const router = <BrowserRouter> <App /> </BrowserRouter>;

ReactDOM.render(router, document.getElementById('root'));

Finally, add a Route for the Home component into your App

import React, { Component } from 'react';
import './App.css';
import puppies from '../data/puppy-data.js';
import sharks from '../data/shark-data.js';
import Creatures from '../Creatures/Creatures';
import Home from '../Home/Home';
import CreatureDetails from '../Creatures/CreatureDetails';
import { Route } from 'react-router-dom';


export default class App extends Component {
  render() {
    return (
      <main className="App">
        <nav>
          <a href="/puppies" className="nav">Puppies</a>
          <a href="/sharks" className="nav">Sharks</a>
        </nav>
        <h1>Puppies or Sharks?</h1>
        <Route path="/" component={ Home }/>
      </main>
    );
  }
}

We picked / for the path in the route becuase it designates that there won’t be anything after the URL’s domain name. This represents the base url.


Exercise # 1: Render Puppies

Your goal is click on the word Puppies and see a grid of 9 puppies on the DOM. The page should look something like the picture on the lesson plan. While you may change components as needed, you shouldn’t outright delete content from the page to achieve this.

Take 10 minutes in pairs to get the puppies rendering

Hints:

  • Use the Creatures component. Formatting and styling is handled for you.
  • What additional react-router components should you use? Do any current components need to change?
  • How do you pass props into a component rendered by a <Route /> ?

Solution

/ App.js 

import './App.css';
import puppies from '../data/puppy-data.js';
import sharks from '../data/shark-data.js';
import Creatures from '../Creatures/Creatures';
import Home from '../Home/Home';
import { Route, NavLink } from 'react-router-dom';


export default class App extends Component {
  render() {
    return (
      <main className="App">
        <nav>
          <NavLink to="/puppies" className="nav">Puppies</NavLink>
          <NavLink to="/sharks" className="nav">Sharks</NavLink>
        </nav>
        <h1>Puppies or Sharks?</h1>
        <Route path="/" component={ Home }/>
        <Route path="/puppies" render={() => <Creatures name="puppies" data={puppies} />} />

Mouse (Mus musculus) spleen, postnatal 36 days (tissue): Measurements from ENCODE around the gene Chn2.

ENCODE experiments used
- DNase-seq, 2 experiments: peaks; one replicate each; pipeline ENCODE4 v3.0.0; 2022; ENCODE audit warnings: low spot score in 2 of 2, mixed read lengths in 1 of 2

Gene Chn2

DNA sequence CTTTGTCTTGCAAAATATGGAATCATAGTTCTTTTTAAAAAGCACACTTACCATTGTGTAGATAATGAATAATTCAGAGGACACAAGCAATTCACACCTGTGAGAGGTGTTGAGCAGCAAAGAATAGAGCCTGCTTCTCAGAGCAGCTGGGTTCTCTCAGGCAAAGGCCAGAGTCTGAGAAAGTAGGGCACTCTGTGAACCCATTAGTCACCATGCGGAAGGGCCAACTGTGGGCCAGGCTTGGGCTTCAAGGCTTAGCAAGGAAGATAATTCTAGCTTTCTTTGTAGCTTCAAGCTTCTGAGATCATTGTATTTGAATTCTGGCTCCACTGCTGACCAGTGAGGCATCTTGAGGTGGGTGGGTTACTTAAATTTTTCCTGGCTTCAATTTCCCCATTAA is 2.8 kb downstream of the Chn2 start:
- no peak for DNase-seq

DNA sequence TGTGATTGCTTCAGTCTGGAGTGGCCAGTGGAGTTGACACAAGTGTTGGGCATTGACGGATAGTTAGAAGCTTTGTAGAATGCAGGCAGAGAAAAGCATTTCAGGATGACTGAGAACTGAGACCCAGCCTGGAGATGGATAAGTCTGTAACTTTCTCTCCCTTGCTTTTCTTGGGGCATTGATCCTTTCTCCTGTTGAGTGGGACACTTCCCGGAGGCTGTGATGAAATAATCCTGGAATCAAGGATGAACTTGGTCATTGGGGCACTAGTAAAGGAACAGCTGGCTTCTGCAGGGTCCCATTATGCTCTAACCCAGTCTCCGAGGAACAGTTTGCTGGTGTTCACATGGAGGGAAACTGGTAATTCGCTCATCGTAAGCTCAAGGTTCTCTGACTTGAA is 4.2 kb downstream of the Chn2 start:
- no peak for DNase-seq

</main>
    );
  }
}

Render exact matches

Check out what happens when you take the exact prop out of one of your Routes. Why do you think the Home page is rendering at /puppies?

The exact prop can be used to make sure that partial matches of a URL don't trigger a render.

Render Methods

According to the docs, Routes have three possible methods for rendering a component on match:

  • component
  • render
  • children

We recommend to use render or children – they work more efficiently when re-rendering components. We’ll take a look at some more benefits they provide after the next exercise.

Here’s an example of their syntax: Component

<Route path='/unicorns' component={ Unicorns } />

Render

<Route path='/unicorns' render={ () => <Unicorns /> }

This also allows you to define and pass specific properties to a component dynamically. For example:

<Route path='/ideas/:id' render={({ match }) => {
  const idea = ideas.find(idea => idea.id === parseInt(match.params.id));

  if (!idea) {
    return (<div>This idea does not exist! </div>);  
  }
  return <ListItem match={match} {...idea} />

}} />

Children

<Route path='/other-unicorns' children={ () => <Unicorns /> } />

Exercise # 2: Rendering Sharks

Get the sharks link working as well!

Solution

// App.js
import './App.css';
import puppies from '../data/puppy-data.js';
import sharks from '../data/shark-data.js';
import Creatures from '../Creatures/Creatures';
import Home from '../Home/Home';
import { Route, NavLink } from 'react-router-dom';

export default class App extends Component {
  render() {
    return (
      <main className="App">
        <nav>
          <NavLink to="/puppies" className="nav">Puppies</NavLink>
          <NavLink to="/sharks" className="nav">Sharks</NavLink>
        </nav>
        <h1>Puppies or Sharks?</h1>
        <Route exact path="/" render={ Home }/>
        <Route path="/puppies" render={() => <Creatures name="puppies" data={puppies} />} />
        <Route path="/sharks" render={() => <Creatures name="sharks" data={sharks} />} />
      </main>